Book Review: Maidenhair

Book: Maidenhair

Russia has one of the world’s great literary traditions, which for many is defined by bearded sages who write philosophically and morally committed mega-tomes. Aleksandr Solzhenitsyn fit that mold, and not uncoincidentally was the last Russian author to attain global fame.

Twenty years after the collapse of the Soviet Union, American audiences still expect Russian writers to conform to the dissident vs. tyrant stereotype. Contemporary Russian prose is far richer than that, and since 1991 all kinds of writing have blossomed.

One of the most acclaimed authors is Mikhail Shishkin, a multiple-award winner at home and in Europe, whose novel Maidenhair has just been published in an elegant English rendering by translator Marian Schwartz.

The first thing to stress about Maidenhair is that any attempt at summarizing the novel’s extraordinary complexity will fail miserably. “Day after day the Russian asylum-seekers sit across from the interpreter and Peter—the Swiss officers who guard the gates to paradise—and tell of the atrocities they’ve suffered, or that they’ve invented, or heard from someone else.” So reads the first sentence of the publisher’s blurb, and while technically true it makes the book sound like a worthy, potentially tedious exercise.

In fact, the most important information is contained in the subsidiary clauses—that many of these stories are untrue, or legendary. For although the Swiss officers’ Q&A sessions begin in realistic mode, they rapidly mutate as the interrogations roam across time and space, blending myth, history, hearsay and memory. The identities of the speakers become blurred, as if the stories themselves and not the speakers control the narrative.

Shishkin also blends in other modes of writing. For instance, his narrator writes letters to his son, “Nebuchadnezzasaurus.” At first they discuss school and history before the writer details the breakdown of his relationship with his son’s mother. As the novel progresses, Shishkin incorporates the diaries of a real-life Soviet-era singer into the text.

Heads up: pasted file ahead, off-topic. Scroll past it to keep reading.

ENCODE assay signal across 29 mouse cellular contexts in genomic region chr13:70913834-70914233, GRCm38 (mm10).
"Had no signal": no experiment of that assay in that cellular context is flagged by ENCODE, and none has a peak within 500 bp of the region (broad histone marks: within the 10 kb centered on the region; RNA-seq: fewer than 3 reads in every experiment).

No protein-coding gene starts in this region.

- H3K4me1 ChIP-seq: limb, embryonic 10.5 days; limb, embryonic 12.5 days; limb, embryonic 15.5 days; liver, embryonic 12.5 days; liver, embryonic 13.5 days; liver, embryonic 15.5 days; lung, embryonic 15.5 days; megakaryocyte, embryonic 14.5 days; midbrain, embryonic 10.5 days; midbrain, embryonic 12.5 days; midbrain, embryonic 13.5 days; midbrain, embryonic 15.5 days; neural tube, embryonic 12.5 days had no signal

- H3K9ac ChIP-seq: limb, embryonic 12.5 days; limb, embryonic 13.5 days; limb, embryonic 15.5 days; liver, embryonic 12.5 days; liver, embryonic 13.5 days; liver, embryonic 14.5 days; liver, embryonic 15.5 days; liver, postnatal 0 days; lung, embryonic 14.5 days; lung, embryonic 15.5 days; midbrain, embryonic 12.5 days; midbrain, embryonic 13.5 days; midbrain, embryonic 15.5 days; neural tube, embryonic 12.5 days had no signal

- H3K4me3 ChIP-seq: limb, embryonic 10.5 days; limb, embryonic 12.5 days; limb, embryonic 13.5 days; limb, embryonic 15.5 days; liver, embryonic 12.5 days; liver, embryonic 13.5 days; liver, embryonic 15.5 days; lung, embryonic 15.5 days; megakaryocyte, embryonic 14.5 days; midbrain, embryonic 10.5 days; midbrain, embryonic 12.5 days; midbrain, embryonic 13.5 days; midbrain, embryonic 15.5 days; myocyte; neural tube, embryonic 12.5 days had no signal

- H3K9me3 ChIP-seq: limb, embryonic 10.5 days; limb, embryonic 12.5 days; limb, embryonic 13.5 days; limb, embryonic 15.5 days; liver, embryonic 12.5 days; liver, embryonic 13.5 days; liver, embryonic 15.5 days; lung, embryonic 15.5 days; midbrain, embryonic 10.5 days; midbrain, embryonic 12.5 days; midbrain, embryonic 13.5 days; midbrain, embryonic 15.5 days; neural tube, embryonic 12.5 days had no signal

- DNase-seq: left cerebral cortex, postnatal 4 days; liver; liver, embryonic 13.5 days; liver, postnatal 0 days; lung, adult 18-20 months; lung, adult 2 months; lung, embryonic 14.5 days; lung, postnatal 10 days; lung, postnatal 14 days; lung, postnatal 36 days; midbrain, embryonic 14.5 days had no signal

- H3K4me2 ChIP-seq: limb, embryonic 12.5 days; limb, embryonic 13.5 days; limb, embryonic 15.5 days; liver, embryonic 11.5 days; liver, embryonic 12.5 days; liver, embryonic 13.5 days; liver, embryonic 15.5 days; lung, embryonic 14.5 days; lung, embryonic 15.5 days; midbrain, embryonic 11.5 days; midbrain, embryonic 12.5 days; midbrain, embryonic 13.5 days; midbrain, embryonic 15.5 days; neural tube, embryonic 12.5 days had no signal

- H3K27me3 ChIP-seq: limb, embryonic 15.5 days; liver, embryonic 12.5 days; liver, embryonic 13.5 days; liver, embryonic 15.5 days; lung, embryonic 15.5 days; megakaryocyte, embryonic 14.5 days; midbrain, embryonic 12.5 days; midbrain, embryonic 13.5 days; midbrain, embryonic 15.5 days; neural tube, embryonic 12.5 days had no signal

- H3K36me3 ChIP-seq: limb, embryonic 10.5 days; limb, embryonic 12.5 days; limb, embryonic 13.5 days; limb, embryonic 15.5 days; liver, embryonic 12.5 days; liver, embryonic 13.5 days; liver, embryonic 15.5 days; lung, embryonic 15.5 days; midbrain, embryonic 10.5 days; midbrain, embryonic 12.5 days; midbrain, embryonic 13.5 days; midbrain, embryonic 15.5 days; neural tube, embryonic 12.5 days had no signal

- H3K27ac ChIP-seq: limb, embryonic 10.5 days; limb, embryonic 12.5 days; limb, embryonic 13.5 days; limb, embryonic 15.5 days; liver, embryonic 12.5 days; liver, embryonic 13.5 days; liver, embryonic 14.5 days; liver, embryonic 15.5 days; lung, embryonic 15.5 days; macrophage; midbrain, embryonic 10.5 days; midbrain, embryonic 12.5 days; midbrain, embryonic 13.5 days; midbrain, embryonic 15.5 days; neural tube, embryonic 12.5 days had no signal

Thus Maidenhair exhibits an extraordinary multiplicity of voices, eras and styles. It is this, not politics, that has made Shishkin an occasionally controversial author in Russia. His allegedly demanding style, his use of found material and even his residence in Switzerland have provoked and alienated critics, with one even claiming that he would “eat his underpants in public” if Maidenhair sold more than 50,000 copies—which it did in the first 12 months following publication. Sadly, the boxer shorts were not ingested.

Maidenhair is neither dry nor difficult. It is a delight to read. Yes, the book addresses the Russian experience, but it is not post-Soviet exotica. Shishkin has spoken of a desire to return Russian literature to its place in world culture, and he addresses themes that affect everyone—love, loss, war, illness, guilt, fear, death—without ever becoming trite or banal.

In short, Maidenhair is the best post-Soviet Russian novel I have read. Simply put, it is true literature, a phenomenon we encounter too rarely in any language.

Daniel Kalder is the author of Strange Telescopes: Following the Apocalypse From Moscow to Siberia. He lives in Austin.

Dallas Morning News 26th November 2012

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